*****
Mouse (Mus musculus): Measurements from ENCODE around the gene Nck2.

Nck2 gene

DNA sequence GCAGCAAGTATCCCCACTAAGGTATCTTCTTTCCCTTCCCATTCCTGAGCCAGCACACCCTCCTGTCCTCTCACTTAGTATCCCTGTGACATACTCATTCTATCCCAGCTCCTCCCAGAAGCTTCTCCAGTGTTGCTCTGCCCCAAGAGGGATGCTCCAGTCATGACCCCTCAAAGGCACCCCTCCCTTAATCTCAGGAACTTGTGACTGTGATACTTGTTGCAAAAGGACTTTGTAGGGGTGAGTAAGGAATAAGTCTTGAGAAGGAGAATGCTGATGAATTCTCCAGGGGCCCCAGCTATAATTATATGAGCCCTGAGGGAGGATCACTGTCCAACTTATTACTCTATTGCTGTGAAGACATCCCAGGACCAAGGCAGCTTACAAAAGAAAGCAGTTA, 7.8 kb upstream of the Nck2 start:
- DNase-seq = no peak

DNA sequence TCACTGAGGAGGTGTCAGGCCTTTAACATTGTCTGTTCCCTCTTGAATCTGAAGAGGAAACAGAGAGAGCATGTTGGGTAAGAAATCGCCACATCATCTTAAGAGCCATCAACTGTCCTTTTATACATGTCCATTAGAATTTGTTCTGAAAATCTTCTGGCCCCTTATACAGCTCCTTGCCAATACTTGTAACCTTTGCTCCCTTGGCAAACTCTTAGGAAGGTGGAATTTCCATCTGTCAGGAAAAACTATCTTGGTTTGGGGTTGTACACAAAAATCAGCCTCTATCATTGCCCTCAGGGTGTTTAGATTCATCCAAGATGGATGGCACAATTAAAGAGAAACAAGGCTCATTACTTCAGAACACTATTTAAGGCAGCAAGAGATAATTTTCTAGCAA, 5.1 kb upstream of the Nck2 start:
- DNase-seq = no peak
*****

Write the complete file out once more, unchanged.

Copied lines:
Mouse (Mus musculus): Measurements from ENCODE around the gene Nck2.

Nck2 gene

DNA sequence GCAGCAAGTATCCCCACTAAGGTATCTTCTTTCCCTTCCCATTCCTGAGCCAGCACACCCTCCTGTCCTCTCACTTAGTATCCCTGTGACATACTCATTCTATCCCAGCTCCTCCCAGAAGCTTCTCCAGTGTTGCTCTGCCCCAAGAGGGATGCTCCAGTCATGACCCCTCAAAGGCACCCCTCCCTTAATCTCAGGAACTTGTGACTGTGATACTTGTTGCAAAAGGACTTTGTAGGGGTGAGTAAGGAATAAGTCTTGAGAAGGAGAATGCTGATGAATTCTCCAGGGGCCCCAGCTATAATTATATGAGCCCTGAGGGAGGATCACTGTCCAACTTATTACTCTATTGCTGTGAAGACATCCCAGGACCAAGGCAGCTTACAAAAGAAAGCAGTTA, 7.8 kb upstream of the Nck2 start:
- DNase-seq = no peak

DNA sequence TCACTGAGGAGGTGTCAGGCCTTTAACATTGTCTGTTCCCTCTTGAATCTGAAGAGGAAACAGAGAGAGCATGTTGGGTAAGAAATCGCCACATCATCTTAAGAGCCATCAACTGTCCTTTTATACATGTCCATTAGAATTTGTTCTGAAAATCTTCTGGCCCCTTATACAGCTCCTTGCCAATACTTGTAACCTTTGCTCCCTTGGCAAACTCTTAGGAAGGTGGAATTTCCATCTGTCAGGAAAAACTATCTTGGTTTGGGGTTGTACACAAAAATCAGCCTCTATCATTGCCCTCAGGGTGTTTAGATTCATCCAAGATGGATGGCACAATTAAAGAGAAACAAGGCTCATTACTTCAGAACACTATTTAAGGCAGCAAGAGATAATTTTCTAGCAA, 5.1 kb upstream of the Nck2 start:
- DNase-seq = no peak